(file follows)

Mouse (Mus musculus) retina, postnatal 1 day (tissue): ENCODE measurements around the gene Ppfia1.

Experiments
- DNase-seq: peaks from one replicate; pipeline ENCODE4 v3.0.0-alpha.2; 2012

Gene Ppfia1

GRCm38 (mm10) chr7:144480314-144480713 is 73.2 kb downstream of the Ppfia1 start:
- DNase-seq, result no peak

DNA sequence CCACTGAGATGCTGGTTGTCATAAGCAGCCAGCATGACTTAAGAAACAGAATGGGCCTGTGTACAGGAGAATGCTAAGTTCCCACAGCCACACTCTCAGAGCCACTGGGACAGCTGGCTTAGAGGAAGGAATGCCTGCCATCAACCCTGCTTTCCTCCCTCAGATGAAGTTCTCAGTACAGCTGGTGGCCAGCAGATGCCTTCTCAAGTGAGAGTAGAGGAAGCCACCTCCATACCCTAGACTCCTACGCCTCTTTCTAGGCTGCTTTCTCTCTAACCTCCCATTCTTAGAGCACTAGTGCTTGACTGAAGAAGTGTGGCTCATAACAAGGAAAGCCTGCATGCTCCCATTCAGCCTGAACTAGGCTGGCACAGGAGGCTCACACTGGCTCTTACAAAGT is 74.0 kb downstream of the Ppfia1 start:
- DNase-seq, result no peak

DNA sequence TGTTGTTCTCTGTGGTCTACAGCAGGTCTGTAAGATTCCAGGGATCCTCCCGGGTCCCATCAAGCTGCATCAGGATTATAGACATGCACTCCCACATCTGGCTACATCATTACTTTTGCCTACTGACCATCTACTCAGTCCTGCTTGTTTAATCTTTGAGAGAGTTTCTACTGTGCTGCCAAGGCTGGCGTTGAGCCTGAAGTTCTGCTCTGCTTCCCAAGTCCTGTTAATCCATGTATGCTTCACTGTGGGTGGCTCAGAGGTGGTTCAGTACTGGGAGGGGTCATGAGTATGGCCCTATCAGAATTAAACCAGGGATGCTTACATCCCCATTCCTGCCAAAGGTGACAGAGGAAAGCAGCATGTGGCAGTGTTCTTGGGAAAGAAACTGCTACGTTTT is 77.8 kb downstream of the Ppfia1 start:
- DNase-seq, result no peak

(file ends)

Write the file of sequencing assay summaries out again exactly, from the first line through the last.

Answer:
Mouse (Mus musculus) retina, postnatal 1 day (tissue): ENCODE measurements around the gene Ppfia1.

Experiments
- DNase-seq: peaks from one replicate; pipeline ENCODE4 v3.0.0-alpha.2; 2012

Gene Ppfia1

GRCm38 (mm10) chr7:144480314-144480713 is 73.2 kb downstream of the Ppfia1 start:
- DNase-seq, result no peak

DNA sequence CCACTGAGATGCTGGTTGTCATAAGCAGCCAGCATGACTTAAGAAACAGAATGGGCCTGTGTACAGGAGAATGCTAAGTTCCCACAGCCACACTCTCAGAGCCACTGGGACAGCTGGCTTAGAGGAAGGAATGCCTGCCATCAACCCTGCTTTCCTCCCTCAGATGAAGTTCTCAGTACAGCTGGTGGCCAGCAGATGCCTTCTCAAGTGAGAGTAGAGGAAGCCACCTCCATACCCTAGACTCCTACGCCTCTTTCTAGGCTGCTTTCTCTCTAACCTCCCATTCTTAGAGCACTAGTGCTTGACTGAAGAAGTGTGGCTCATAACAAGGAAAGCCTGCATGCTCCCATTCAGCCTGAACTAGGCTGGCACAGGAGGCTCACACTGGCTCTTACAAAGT is 74.0 kb downstream of the Ppfia1 start:
- DNase-seq, result no peak

DNA sequence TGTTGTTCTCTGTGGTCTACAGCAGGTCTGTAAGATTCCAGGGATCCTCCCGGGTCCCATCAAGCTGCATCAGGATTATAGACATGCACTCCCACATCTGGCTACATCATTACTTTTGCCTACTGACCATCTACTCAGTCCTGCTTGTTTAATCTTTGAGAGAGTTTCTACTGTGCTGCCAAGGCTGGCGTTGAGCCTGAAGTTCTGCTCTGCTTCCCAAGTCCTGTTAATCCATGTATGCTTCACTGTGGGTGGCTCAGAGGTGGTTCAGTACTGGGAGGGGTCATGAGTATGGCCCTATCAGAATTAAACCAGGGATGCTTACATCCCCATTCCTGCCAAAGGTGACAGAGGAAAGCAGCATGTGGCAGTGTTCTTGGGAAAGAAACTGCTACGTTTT is 77.8 kb downstream of the Ppfia1 start:
- DNase-seq, result no peak